boxwood defoliation from boxwood blight

Leaf necrosis and defoliation due to boxwood blight. Photo: Adria Bordas, Virginia Polytechnic Institute and State University, Bugwood.org

Updated: April 29, 2021

Box blight or boxwood blight has been causing defoliation of boxwoods throughout Europe since the late 1990’s. 

leaf spots of boxwood blight
Classic boxwood blight leaf spots Photo: Dave Clement PhD

In October 2011, the disease was found in North Carolina and Connecticut in both nursery and landscape plantings. The disease was also found in a Virginia nursery. Since this first US report the disease has been identified in a number of northeastern states and also in Oregon, and British Columbia. The first Maryland case of Boxwood Blight was confirmed on plants from a landscaper’s nursery in December, 2011. The rainy 2018 season greatly increased the spread of the disease. It has now become more noticeable in Maryland landscapes.

The disease is caused by a fungus called Cylindrocladium pseudonaviculatum (synonym: Cylindrocladium buxicola).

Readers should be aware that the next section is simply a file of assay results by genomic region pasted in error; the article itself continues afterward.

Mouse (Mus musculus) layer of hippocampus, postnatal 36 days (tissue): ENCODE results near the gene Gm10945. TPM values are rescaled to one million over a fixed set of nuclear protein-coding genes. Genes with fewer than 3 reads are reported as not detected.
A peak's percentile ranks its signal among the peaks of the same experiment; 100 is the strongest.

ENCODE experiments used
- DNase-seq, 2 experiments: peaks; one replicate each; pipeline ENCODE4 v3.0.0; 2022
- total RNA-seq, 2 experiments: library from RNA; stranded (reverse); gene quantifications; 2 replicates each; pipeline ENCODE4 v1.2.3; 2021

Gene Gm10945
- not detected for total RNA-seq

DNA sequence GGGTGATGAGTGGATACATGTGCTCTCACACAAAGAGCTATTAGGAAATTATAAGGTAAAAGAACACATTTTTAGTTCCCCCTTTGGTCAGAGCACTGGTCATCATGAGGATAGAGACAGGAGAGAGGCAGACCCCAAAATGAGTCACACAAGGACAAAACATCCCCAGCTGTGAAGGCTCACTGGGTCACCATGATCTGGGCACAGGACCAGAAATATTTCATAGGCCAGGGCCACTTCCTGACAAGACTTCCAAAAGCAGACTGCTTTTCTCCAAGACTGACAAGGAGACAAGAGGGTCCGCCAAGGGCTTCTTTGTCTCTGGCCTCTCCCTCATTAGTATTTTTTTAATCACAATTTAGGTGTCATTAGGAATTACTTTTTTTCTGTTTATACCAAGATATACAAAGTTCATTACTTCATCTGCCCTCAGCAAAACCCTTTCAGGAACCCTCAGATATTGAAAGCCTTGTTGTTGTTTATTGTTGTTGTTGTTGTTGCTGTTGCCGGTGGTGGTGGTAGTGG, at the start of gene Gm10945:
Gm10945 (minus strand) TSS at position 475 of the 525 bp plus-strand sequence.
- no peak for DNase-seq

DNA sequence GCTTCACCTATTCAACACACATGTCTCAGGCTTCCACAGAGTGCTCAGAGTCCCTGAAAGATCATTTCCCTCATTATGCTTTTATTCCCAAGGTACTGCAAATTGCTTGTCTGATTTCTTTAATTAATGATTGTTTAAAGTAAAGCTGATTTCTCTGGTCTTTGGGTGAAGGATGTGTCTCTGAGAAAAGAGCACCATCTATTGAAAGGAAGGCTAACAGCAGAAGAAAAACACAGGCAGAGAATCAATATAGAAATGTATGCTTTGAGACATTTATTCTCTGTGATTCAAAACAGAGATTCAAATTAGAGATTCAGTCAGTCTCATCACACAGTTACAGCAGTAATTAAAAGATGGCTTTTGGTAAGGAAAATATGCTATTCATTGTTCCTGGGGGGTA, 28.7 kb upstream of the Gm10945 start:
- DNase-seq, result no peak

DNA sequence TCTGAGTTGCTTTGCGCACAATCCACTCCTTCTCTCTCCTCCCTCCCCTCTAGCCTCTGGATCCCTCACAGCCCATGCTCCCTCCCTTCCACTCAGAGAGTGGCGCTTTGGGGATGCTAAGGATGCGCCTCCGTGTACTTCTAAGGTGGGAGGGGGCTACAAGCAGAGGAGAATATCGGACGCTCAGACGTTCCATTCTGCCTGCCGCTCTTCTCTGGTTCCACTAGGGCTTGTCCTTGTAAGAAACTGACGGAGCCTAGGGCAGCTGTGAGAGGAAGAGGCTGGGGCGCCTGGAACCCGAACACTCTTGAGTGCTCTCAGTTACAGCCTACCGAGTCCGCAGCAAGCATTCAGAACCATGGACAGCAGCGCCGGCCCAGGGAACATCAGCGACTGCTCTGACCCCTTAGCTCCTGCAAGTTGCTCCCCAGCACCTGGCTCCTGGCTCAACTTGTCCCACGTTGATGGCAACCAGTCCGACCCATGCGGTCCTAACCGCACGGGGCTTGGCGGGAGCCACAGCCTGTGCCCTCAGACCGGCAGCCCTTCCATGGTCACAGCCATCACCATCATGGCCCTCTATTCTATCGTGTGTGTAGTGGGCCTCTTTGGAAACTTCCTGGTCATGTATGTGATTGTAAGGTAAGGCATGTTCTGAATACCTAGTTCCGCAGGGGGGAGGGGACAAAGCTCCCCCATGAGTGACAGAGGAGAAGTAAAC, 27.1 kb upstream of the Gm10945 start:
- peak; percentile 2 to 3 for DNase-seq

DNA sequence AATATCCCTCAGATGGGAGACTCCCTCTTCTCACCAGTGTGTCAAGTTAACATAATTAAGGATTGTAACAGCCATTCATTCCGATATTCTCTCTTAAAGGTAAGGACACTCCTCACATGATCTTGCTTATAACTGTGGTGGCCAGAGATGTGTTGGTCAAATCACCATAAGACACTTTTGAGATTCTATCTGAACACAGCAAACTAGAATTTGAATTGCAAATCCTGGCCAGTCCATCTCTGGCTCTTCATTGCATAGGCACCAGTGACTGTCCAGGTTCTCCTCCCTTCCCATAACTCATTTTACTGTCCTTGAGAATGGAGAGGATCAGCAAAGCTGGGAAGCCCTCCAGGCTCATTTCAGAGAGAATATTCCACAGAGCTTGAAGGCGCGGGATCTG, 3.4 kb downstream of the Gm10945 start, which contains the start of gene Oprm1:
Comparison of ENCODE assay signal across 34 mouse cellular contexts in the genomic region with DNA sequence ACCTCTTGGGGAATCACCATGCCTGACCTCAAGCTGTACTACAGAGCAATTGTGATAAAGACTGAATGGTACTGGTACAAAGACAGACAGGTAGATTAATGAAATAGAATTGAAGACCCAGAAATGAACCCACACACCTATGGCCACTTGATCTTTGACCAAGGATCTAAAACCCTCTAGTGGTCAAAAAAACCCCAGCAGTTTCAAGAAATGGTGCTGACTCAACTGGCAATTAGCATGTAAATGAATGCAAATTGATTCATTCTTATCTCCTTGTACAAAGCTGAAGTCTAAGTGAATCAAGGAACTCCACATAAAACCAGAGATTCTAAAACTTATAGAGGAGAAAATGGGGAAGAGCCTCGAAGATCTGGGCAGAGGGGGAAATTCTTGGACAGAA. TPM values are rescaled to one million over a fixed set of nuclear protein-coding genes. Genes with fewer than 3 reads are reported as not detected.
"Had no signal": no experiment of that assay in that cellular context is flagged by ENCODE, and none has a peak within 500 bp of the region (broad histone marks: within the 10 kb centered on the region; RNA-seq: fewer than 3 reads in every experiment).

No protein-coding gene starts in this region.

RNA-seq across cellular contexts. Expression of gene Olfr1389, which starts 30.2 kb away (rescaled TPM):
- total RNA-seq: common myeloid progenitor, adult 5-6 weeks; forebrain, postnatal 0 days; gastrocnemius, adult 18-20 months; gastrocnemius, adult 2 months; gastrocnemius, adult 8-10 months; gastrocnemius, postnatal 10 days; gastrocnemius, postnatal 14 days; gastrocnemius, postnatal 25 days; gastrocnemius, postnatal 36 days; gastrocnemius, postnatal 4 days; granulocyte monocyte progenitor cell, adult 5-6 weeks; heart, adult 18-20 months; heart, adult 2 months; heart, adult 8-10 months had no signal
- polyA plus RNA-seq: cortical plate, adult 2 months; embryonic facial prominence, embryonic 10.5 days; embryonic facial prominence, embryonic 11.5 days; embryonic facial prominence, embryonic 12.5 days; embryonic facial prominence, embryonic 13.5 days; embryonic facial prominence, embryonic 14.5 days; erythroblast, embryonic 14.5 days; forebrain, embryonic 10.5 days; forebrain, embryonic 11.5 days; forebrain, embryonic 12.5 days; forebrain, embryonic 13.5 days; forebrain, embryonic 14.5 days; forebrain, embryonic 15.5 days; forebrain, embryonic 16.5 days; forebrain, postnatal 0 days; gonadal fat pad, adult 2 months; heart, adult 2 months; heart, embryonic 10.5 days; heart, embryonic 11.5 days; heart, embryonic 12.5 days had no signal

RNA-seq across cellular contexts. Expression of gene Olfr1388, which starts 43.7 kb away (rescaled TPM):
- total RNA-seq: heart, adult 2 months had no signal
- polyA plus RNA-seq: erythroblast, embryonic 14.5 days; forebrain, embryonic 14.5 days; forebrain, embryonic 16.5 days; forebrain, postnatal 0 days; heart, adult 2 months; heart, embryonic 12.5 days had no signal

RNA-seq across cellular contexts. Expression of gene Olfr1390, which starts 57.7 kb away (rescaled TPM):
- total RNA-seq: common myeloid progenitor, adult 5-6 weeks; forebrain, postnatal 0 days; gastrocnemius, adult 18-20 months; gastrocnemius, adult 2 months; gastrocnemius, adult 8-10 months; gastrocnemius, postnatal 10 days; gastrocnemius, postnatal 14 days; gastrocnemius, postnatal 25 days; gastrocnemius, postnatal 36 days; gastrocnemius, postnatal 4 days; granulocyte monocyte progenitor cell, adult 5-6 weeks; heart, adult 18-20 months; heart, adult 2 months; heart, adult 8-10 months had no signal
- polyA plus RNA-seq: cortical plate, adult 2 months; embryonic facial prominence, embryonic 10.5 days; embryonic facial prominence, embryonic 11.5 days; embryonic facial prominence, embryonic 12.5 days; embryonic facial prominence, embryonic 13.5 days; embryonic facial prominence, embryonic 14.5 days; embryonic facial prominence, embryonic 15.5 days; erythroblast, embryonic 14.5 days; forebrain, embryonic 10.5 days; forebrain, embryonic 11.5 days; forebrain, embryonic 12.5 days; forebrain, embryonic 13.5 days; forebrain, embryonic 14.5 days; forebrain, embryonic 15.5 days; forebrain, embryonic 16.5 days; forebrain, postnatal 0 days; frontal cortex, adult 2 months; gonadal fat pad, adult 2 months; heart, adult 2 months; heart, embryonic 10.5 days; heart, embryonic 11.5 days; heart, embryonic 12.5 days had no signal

boxwood blight closeup
Photo: Landis Lacey & Kelly Ivors, NCSU Dept. of Plant Pathology

The first symptoms begin as leaf spots followed by rapid browning and leaf drop starting on the lower branches and moving upward in the canopy. The key symptoms that differentiate Boxwood Blight from other boxwood diseases, such as Volutella Blight and Macrophoma Leaf Spot, are numerous narrow black cankers (black streaks) that develop on the green stems. (See images below.) The pathogen does not attack the roots, so larger plants may produce new leaves during the growing season but may lose ornamental value as defoliation becomes severe. Repeated defoliation and dieback from stem cankers have killed small rooted cuttings in nursery propagation. The causal fungus can remain alive in fallen leaves which can then serve as the source of infection for subsequent years.